Ports of Auckland's determination to contract out watersiders' jobs has been apparent from the start of the current dispute. It has a strong case, given the need to improve productivity and place the port on a more competitive footing.
Even so, the means of achieving this remain important. Resolve should not descend into what could easily be seen as sheer bloody-mindedness. That, unfortunately, is the situation in which the port company placed itself yesterday when it served a lock-out notice, preventing nearly 300 watersiders from returning to work.
The move came a day after an informal conference of the Employment Court resulted in the company agreeing not to take further steps to make members of the Maritime Union redundant and to halt its contracting out processes. Further, the company and the union agreed to re-enter mediation for a new collective agreement.
The union responded to this outcome by indicating that, subject to a vote, its members would lift their strike and return to work.
Ports of Auckland, in a show of defiance, noted that it had agreed only to halt contracting for four weeks and was not backing down from its position on contracting out. Unsurprisingly, however, the development was seen as a u-turn by the company, which had previously maintained that its legal position on making the workers redundant and replacing them with non-union staff was "bulletproof".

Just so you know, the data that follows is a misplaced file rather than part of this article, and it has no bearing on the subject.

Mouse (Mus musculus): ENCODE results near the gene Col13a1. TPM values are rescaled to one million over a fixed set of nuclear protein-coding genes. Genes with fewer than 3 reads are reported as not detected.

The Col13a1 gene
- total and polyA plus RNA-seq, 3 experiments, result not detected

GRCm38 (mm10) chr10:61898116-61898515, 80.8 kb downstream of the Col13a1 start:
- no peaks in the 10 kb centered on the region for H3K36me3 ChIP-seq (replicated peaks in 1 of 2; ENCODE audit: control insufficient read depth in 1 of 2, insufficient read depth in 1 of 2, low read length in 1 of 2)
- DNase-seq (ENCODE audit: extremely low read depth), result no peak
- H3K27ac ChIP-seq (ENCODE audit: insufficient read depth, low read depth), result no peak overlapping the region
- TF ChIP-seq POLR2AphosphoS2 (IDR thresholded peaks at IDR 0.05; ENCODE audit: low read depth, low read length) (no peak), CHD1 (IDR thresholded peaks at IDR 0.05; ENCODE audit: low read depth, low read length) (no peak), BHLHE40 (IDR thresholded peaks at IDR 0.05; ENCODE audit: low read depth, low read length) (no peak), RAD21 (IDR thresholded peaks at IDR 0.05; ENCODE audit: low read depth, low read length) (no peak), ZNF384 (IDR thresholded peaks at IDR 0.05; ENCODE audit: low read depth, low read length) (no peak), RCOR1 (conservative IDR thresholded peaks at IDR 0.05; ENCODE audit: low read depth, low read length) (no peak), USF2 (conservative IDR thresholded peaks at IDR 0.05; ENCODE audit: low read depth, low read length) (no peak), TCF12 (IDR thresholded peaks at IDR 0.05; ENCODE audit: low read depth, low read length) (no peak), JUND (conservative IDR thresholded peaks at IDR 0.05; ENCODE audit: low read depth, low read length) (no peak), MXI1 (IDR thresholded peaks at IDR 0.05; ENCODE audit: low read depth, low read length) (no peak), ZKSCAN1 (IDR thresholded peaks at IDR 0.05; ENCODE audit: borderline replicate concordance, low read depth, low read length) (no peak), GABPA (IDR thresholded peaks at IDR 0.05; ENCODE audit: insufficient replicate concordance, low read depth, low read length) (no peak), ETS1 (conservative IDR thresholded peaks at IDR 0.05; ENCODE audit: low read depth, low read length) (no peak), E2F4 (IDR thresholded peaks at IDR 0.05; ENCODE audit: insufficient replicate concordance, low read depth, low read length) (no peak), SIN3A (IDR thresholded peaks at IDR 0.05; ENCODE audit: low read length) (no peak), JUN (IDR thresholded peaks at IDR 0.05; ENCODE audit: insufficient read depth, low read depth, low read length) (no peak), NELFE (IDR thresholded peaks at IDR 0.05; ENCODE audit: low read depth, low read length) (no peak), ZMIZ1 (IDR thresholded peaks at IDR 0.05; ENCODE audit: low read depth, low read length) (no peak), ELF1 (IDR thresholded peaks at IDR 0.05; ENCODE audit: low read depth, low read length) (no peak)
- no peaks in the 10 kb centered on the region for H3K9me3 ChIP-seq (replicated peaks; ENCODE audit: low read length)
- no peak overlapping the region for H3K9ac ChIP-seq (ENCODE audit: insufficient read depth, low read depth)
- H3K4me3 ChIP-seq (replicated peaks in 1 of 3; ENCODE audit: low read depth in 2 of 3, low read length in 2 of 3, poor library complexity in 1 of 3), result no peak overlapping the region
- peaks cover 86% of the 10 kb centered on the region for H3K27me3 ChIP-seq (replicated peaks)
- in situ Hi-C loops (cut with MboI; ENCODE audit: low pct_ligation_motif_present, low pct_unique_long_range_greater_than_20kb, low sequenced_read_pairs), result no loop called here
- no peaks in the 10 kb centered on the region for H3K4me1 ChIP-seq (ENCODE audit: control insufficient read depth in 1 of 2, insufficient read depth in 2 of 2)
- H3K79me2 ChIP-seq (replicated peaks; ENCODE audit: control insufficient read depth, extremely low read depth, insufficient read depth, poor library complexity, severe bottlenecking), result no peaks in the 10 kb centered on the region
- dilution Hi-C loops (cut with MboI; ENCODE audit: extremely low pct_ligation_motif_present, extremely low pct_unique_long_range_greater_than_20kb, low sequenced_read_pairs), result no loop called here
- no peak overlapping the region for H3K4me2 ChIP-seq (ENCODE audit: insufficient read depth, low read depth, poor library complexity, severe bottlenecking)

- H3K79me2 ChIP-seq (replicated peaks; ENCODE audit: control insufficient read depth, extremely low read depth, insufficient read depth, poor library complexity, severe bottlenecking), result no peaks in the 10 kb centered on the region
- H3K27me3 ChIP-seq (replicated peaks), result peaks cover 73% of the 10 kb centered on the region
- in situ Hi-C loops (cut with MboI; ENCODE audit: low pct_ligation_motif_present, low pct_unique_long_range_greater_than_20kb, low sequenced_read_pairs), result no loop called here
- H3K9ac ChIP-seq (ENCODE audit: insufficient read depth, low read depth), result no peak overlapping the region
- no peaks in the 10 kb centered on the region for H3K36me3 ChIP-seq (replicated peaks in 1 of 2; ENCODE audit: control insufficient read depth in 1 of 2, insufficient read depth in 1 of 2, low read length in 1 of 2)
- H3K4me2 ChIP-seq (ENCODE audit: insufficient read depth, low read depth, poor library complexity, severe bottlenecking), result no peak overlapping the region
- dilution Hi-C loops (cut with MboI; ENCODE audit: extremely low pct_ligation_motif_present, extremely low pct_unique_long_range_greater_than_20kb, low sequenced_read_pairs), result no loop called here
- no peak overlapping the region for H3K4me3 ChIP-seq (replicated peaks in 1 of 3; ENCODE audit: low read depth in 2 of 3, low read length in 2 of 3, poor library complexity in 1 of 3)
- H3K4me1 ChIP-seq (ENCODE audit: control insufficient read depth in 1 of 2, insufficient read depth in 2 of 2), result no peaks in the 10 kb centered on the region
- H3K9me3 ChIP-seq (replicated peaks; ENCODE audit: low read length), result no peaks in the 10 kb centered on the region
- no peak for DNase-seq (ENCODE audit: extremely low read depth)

There must now be doubt about that. Yet Ports of Auckland management deemed it necessary yesterday to re-emphasise its position by serving the lock-out notice. The existing right to contract out must remain, said the chairman, Richard Pearson, and this would be fundamental to the upcoming mediation.
That, and the company's determination, have never been in doubt. But its act was a step that moved beyond the posturing that is part and parcel of industrial bargaining into the territory of unnecessary provocation. All it guaranteed was that the union would dig its toes in still deeper.
It must also dismay the thousands of importers, their staff, and other customers of the port company. Many have remained patient during the dispute because they saw a more efficient and more flexible port emerging from it. It was important that the company continued to carry them with it.
Now, many are surely looking askance at a move that can only increase the bitterness on the waterfront. This will linger if the port company gets its way and many of the union members eventually accept jobs with the contractors.
Predictably, the lock-out notice has triggered calls from the union and the Green Party for the Mayor, Len Brown, to step into the dispute. He must resist this pressure. In the past, he has offered to mediate, only to be told by Mr Pearson that "we have passed the point of no return".
Mediation is now being sought by the company as a matter of urgency. Employment law says the proceedings require "good faith bargaining" even for parties at cross-purposes. Yesterday's rash step made that a far more difficult proposition.
Good faith bargaining dictates that parties bargaining for a collective agreement must conclude one unless there is a genuine reason not to. There is a process to go through, at the end of which there may be no agreement if an issue remains intractable. Ports of Auckland's case surely remains strong, if not perhaps "bulletproof".
Going down this track may take more time and be irksome for its management. But it should be pursued without tactics that jeopardise the support of its customers and the people of the city. The company should rescind the lock-out notice and concentrate on less aggressive means of achieving its ends.